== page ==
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here is a current hubub about wild assertions that the government will ‘own’ your DNA.  I don’t even know what that is supposed to mean.  The government has identification information about you already if you have a driver’s license, a birth certificate or a social security card.  If you have a CCW permit, have ever been arrested, or simply submitted to a background check, the government also has a record of your fingerprints.  It is now in the works that if you are ever arrested that you will also have to submit a sample of your DNA.

Having a record of something is not the same as owning it.  The government is collecting DNA samples which are then submitted for testing and recording of a DNA profile for identification purposes.  They can tell some basic information about you from a simple DNA test but the real value for identification is if there is a match with an unknown DNA sample for criminal or other forensic purposes.

You do have a significant ownership right in you body and body parts although the government will not allow you to sell the parts in a pre-meditated matter to the highest bidder.  So no, you can’t sell your kidney.  If you are hurt on the job and lose a finger your state government has already determined the value of that finger and that is all you will be paid for it through workers’ compensation legislation.  It is sort of sad that while  you cannot sell your body or parts, the government has already determined the value of the same.  Even if you die on the job, you will only recover the statutory amount allowed.

With DNA sampling and recording, the government has a new tool for identifying people.  Many years ago, blood types were kept on file for prisoners and criminals.  DNA samples will be a double edged sword really.  It is a more intrusive way of identifying people but can also help to avoid false identification and conviction of people who may be accused of a crime.

Here is a primer on DNA testing and how it works.  It is pretty interesting reading if you don’t know how it works.  Here is an article describing some of the process involved in testing a certain stained blue dress for a DNA sample of a former president who might be eligible for first husband this year.  (Yikes.)  Here is a quiz so you can test your DNA evidence knowledge.  I got 6 of 9 on the first try.  Here is an article about a potentially inexpensive and rapid DNA matching test involving a gold water solution.  Pretty interesting stuff.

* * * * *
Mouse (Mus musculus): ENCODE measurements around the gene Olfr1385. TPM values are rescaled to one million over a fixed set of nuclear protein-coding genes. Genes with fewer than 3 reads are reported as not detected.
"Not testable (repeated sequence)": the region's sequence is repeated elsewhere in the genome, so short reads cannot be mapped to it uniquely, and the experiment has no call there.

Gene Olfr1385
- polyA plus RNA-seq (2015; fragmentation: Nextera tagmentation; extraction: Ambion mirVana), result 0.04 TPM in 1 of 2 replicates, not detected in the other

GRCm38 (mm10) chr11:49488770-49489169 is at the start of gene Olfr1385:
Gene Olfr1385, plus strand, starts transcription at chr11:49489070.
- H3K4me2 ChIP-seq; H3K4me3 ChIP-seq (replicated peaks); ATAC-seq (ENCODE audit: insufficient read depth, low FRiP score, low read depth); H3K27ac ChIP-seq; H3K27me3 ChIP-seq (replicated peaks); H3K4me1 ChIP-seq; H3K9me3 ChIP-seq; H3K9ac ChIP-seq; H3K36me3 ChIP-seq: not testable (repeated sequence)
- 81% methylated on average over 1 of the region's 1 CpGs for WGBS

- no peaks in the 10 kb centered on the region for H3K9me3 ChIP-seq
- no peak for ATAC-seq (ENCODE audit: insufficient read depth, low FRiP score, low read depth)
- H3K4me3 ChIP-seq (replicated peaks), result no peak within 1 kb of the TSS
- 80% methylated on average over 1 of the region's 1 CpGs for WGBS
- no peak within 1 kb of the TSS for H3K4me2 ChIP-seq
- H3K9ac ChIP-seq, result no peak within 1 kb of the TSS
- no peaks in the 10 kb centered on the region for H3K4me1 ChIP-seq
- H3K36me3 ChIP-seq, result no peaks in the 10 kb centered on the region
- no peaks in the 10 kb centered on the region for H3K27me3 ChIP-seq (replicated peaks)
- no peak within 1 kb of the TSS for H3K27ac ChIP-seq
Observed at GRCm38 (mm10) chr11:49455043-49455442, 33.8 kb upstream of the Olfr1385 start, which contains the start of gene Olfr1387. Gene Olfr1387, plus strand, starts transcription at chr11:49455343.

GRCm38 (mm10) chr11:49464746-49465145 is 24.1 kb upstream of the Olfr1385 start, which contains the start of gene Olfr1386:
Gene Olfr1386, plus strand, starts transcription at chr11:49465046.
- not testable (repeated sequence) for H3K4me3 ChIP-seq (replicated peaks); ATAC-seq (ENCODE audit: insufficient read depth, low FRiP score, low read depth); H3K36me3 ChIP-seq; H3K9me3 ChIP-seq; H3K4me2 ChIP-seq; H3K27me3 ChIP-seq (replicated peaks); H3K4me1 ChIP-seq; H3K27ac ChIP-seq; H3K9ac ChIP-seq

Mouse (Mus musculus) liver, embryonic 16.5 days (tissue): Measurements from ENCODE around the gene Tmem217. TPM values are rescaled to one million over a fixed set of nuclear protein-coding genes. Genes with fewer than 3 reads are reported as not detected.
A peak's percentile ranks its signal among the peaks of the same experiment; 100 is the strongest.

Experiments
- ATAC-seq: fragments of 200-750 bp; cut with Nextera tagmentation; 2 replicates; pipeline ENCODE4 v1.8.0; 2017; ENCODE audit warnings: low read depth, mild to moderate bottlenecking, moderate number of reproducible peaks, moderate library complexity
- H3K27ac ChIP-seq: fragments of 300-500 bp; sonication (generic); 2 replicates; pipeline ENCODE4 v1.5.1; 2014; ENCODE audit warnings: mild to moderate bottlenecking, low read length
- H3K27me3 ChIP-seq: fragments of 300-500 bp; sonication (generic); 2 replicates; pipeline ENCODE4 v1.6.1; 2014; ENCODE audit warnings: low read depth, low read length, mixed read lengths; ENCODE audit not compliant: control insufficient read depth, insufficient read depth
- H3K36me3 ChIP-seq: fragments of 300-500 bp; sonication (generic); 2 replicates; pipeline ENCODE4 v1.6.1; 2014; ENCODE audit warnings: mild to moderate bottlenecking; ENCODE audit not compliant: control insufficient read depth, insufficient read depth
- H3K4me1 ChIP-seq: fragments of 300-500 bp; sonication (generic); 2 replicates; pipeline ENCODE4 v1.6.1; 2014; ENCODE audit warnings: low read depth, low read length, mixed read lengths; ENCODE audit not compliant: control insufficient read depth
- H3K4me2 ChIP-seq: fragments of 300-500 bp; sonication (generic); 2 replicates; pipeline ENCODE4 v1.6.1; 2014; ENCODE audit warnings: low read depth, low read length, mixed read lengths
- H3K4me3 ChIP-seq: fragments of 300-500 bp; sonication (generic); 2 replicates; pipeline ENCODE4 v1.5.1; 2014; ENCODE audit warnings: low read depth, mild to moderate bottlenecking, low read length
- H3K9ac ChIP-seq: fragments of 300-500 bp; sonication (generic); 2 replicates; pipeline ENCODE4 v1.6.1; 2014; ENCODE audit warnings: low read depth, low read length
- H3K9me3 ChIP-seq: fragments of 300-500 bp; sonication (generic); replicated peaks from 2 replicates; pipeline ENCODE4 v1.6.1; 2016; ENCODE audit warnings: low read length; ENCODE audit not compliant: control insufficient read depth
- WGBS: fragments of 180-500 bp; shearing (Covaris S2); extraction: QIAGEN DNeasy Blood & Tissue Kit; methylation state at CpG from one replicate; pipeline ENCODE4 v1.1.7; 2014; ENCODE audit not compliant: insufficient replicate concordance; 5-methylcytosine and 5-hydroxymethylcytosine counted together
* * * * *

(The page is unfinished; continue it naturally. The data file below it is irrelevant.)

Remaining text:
Some of the fear of DNA testing is that people will know all about you, your hereditary diseases, if you are prone to same sex attraction, the color of you eyes and all of the other private data about you.  We are still several years off from anything like that and it is possible that kind of understanding from DNA will never materialize.  The Human Genome project took several years to complete the mapping of a human gene, and they still don’t really know what it all means but they are working on it.

This is still another encroachment on our privacy rights, but there are several people who have been released from prison that are glad we now have DNA testing.

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Polygamy is a very touchy subject.

It was in the doctrine of the early Church to practice it and ever since Official Declaration 1 in 1890 polygamy has not been a part of the Church Doctrine and will be cause for excommunication if the practice is not repented of.

Notions of what exactly constitutes abuse have changed over time.  Neglect and other terms are often used to disparage the parenting of some individuals.  “Abuse” and “neglect” are very highly charged emotional terms that tend to cloud the debate.  If the acts are described in greater detail rather than simply categorized there may be some clarity to the discussion.

One example should suffice.  If a parent forces their kids to fight each other, that might be called abuse.  My grandfather many years ago became very tired of two of his boys fighting each other.  I don’t know how often they fought or how rough it was but no one seemed to have suffered any permanent damage.  One day my grandfather grabbed a stick/switch and told my dad and his brother to fight each other or he would fight them both.  It was a one-time event that cleared up the problem.  They didn’t fight any more.  I would not call that one time event abuse.  Giving it proper context and meaning takes away some of the sting.

Well, there has been a lot of action recently in Texas against a polygamist settlement.  The polygamist group in particular is the FLDS faith with settlements in Texas, Arizona, Utah, and Nevada.  There have been underage marriages, statutory rapes, expulsion of young men from the group to avoid competition for marriageable women, and abuse of ownership of property for punitive reasons.  The FLDS faith has a bit of a bad track record in following the laws of the land and natural laws as well.

In Texas a 16 year old girl complained of abuse and the state agencies responded by getting a warrant for the entire 1700 acre ranch and searching the whole thing for the 16 year old.  So far the state has not been able to conclusively say they have even found the 16 year old that made the allegations.